JERUSALEM, April 2 (Reuters) - Israel dismissed celebration of a nuclear framework deal between major powers and Iran on Thursday as being detached from reality and vowed to continue lobbying to prevent what it called a bad final agreement.
Strategic Affairs Minister Yuval Steinitz said after the announcement in Switzerland that "the smiles in Lausanne are detached from grim reality in which Iran refuses to make any concessions on the nuclear issue and continues to threaten Israel and all other countries in the Middle East.
"We will continue with our efforts to explain and persuade the world in hopes of preventing a bad (final) agreement," Steinitz said in a written statement.
Steinitz later told Israel's Channel 2 television Israel was "worried" Iran had won removal of economic sanctions "without making significant concessions," but Israel hoped to improve the terms before a final deal was reached in June.
U.S. President Barack Obama has said he would speak to Israeli Prime Minister Benjamin Netanyahu later on Thursday. Netanyahu was expected to postpone any comment until after that conversation takes place.
Earlier, as details of the framework were being finalized, Netanyahu demanded in a post on Twitter that any deal achieved with Iran "must significantly roll back Iran's nuclear capabilities."
Netanyahu attached a diagram to his tweet showing Tehran's involvement in Middle East conflicts in Yemen, Iraq, Lebanon and Egypt and reiterated Israel's demands that Iran "stop its terrorism and aggression."
Netanyahu has long been critical of the agreement being negotiated with Tehran.
In a controversial speech to the U.S. Congress last month that strained ties with Obama, he called it a "bad deal," doubting the terms would prevent Israel's arch enemy from attaining a capability to acquire nuclear weapons.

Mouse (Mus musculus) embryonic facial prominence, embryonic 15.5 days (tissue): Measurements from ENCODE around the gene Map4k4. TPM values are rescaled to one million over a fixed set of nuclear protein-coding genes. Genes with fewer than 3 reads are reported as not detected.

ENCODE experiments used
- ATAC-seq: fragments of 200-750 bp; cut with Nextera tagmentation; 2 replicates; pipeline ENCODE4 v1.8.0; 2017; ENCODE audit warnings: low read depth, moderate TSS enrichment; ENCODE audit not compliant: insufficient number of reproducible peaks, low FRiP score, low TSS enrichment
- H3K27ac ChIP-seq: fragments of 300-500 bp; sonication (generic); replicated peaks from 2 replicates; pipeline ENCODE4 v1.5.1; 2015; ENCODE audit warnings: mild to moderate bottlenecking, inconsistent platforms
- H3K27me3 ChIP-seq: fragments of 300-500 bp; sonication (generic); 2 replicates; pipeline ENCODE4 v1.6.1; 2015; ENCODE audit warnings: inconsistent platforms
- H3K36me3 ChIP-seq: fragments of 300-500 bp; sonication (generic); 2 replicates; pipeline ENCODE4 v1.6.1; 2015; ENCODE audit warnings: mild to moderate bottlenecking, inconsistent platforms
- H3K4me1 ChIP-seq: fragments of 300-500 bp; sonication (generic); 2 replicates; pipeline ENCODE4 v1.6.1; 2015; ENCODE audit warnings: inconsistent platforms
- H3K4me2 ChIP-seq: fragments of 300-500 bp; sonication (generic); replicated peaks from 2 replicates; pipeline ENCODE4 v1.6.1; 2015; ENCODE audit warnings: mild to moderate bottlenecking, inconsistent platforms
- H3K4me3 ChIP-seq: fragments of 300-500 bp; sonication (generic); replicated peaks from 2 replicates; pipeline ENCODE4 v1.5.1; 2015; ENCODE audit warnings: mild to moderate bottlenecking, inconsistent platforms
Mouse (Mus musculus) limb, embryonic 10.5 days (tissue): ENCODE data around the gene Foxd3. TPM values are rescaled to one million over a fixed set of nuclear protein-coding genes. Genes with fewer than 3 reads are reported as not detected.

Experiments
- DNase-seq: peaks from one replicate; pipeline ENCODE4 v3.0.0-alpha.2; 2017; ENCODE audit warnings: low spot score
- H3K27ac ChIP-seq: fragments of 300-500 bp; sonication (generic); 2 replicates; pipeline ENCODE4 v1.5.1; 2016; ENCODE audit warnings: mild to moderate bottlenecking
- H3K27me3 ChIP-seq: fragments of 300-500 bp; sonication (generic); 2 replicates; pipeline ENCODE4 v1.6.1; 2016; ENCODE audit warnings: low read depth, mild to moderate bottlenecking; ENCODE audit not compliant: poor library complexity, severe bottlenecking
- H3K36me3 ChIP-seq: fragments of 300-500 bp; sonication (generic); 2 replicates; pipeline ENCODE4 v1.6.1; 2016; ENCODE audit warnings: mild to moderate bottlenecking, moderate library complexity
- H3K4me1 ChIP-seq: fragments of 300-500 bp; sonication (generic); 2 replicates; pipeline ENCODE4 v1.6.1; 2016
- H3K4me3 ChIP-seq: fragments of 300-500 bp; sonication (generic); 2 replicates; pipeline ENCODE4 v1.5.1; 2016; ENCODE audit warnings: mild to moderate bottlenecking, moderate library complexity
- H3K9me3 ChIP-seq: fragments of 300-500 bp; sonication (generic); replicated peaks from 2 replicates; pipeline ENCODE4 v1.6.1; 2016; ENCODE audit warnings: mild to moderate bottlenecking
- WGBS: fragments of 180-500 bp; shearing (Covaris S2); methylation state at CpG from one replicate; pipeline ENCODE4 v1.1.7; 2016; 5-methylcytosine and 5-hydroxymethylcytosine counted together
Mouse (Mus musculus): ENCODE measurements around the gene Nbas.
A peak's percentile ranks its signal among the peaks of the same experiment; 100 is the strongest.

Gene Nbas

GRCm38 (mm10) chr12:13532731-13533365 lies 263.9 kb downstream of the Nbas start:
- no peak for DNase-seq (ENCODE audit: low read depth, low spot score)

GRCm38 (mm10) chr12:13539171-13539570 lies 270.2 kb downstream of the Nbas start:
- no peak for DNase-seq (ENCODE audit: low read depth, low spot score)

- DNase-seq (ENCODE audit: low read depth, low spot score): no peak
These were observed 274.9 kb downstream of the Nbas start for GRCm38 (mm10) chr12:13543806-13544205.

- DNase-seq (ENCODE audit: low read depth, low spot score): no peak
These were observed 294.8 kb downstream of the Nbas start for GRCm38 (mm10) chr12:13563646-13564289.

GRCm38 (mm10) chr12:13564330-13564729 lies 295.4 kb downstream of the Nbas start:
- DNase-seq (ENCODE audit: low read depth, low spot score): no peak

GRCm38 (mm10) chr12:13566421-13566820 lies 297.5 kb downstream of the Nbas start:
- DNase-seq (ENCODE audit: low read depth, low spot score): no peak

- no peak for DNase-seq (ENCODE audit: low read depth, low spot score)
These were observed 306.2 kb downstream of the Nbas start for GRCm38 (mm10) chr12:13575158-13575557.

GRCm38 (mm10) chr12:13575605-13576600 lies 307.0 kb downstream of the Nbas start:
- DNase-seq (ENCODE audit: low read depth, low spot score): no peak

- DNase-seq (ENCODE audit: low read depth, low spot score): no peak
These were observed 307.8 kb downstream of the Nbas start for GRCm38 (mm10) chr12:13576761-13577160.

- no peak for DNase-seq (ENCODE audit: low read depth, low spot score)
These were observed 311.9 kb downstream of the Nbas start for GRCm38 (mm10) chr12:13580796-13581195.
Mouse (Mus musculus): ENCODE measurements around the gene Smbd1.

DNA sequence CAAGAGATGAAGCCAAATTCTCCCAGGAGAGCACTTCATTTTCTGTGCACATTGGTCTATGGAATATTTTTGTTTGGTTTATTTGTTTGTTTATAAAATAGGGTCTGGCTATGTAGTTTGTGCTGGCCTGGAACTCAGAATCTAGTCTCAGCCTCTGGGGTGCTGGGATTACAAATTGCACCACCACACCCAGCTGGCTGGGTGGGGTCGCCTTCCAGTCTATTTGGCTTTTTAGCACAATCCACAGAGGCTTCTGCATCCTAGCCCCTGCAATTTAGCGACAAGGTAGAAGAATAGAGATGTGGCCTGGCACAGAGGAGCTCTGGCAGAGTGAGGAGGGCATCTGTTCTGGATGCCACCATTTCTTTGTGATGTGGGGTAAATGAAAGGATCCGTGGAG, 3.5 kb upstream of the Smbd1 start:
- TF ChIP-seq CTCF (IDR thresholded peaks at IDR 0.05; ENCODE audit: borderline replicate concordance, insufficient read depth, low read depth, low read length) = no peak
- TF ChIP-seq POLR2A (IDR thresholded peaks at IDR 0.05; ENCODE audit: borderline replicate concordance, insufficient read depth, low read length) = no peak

A second Israeli official called the agreement with Iran an "historic mistake" that gave "international legitimacy to Iran's nuclear program, whose sole aim is to create atomic bombs."
The framework amounts to "capitulating to Iranian demands," added the official, who spoke on condition of anonymity.
Economic sanctions were being lifted while Iran was "assured it could maintain its nuclear capabilities," the official said.
"The alternative to this deal isn't war, but rather a different deal that would significantly disable Iran's
nuclear infrastructure," the official said.
Criticism came from across Israel's political spectrum. Centrist lawmaker Yair Lapid, a former finance minister, worried whether Iran would uphold its end of the bargain.
"The ayatolla's regime has been peddling fraud and deception for years," Lapid said in a statement.
"They will try, from day one, to cheat the international community as they have done in the past. There is no basis to the determination that today Iran was prevented from attaining a nuclear weapon," he said.
Udi Segal, diplomatic correspondent for Channel 2 news, summed up the skepticism of many by saying the deal amounted to the world giving Iran's years of nuclear violations a "kosher" certificate.
Some Israelis, however, saw some positives in the deal.
Chico Menashe, an Israel Radio reporter covering the talks in Lausanne, said Israel may have gained some breathing space in that Iran's breakout time to manufacture a nuclear weapon would be about a year under the terms of the deal.
"It's not a terrible agreement, though not a satisfactory one," Menashe said.
Israel, which sees Iran's nuclear program as an existential threat, has previously threatened to attack Iran if it is unhappy with an eventual deal. (Reporting by Dan Williams; Writing by Allyn Fisher-Ilan; Editing by Tom Heneghan and Dan Grebler)